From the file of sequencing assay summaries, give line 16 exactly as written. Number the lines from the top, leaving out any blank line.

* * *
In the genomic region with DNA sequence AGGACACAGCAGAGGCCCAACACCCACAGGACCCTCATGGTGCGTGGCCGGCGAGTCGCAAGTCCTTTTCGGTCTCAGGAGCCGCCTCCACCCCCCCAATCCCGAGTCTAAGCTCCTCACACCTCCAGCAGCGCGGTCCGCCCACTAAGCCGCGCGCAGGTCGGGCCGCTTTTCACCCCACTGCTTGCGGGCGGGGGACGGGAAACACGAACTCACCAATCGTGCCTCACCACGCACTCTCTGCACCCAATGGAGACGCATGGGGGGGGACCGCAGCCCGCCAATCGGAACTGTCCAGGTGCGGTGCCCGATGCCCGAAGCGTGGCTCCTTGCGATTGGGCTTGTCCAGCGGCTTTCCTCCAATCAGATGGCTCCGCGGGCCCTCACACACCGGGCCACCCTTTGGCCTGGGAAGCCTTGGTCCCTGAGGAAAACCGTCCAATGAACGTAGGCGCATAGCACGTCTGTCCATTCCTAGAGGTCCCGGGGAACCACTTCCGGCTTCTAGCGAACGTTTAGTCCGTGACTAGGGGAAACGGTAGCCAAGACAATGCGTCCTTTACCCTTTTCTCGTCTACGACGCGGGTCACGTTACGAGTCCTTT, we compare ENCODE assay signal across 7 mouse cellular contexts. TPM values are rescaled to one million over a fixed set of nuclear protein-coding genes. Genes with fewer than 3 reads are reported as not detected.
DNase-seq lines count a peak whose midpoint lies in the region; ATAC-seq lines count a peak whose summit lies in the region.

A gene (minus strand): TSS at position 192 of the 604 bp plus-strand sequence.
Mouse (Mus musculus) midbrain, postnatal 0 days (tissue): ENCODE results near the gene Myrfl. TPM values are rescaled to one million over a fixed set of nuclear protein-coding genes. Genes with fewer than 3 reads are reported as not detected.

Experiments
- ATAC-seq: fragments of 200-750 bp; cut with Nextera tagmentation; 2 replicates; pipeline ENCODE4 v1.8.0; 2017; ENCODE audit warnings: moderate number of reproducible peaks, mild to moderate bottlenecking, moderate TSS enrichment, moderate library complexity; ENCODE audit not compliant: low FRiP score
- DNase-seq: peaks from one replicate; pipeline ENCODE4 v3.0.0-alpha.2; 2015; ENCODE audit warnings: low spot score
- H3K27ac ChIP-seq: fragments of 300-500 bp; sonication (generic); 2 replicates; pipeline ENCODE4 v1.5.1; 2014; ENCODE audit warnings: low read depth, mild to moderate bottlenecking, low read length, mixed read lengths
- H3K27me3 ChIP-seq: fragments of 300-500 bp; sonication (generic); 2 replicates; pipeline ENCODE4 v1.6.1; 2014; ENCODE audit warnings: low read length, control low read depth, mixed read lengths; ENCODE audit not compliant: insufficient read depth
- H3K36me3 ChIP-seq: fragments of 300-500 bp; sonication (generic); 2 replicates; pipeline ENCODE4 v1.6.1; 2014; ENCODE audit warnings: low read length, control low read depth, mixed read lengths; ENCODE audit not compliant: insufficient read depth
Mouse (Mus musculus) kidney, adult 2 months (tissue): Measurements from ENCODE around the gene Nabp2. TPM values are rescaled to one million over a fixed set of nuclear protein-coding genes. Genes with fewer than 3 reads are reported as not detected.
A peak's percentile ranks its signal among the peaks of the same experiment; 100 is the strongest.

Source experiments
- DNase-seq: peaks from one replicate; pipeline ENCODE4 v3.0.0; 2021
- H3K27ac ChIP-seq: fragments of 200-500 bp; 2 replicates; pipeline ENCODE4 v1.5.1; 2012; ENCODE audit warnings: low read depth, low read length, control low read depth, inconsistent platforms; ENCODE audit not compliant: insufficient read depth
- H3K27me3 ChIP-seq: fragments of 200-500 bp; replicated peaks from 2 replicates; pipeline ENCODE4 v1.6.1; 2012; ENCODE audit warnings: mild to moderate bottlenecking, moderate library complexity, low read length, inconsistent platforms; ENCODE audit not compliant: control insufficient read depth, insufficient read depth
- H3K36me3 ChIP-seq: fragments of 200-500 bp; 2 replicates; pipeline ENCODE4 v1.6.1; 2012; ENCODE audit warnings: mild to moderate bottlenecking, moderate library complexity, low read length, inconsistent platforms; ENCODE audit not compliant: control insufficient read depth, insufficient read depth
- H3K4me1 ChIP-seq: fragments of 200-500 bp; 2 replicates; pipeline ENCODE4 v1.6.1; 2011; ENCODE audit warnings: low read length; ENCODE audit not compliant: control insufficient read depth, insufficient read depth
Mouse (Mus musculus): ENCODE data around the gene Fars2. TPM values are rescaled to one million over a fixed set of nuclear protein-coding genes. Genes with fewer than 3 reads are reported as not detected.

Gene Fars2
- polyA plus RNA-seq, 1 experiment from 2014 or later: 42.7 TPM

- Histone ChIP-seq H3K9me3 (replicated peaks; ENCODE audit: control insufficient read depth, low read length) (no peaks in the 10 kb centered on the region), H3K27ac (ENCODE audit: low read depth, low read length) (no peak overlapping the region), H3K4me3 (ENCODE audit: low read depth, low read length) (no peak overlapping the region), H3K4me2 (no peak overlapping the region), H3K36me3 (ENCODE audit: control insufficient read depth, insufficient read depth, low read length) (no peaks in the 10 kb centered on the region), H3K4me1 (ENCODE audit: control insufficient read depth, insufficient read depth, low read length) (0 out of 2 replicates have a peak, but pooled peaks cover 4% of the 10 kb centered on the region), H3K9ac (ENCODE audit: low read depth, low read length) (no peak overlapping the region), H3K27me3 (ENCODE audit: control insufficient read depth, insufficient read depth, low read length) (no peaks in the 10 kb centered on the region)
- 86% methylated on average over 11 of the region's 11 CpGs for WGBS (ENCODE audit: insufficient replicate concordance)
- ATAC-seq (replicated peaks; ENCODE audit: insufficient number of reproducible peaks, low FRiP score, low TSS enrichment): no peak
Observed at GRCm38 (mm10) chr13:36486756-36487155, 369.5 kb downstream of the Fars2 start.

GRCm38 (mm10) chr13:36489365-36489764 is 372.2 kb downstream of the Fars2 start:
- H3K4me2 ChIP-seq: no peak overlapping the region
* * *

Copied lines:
- H3K27me3 ChIP-seq: fragments of 200-500 bp; replicated peaks from 2 replicates; pipeline ENCODE4 v1.6.1; 2012; ENCODE audit warnings: mild to moderate bottlenecking, moderate library complexity, low read length, inconsistent platforms; ENCODE audit not compliant: control insufficient read depth, insufficient read depth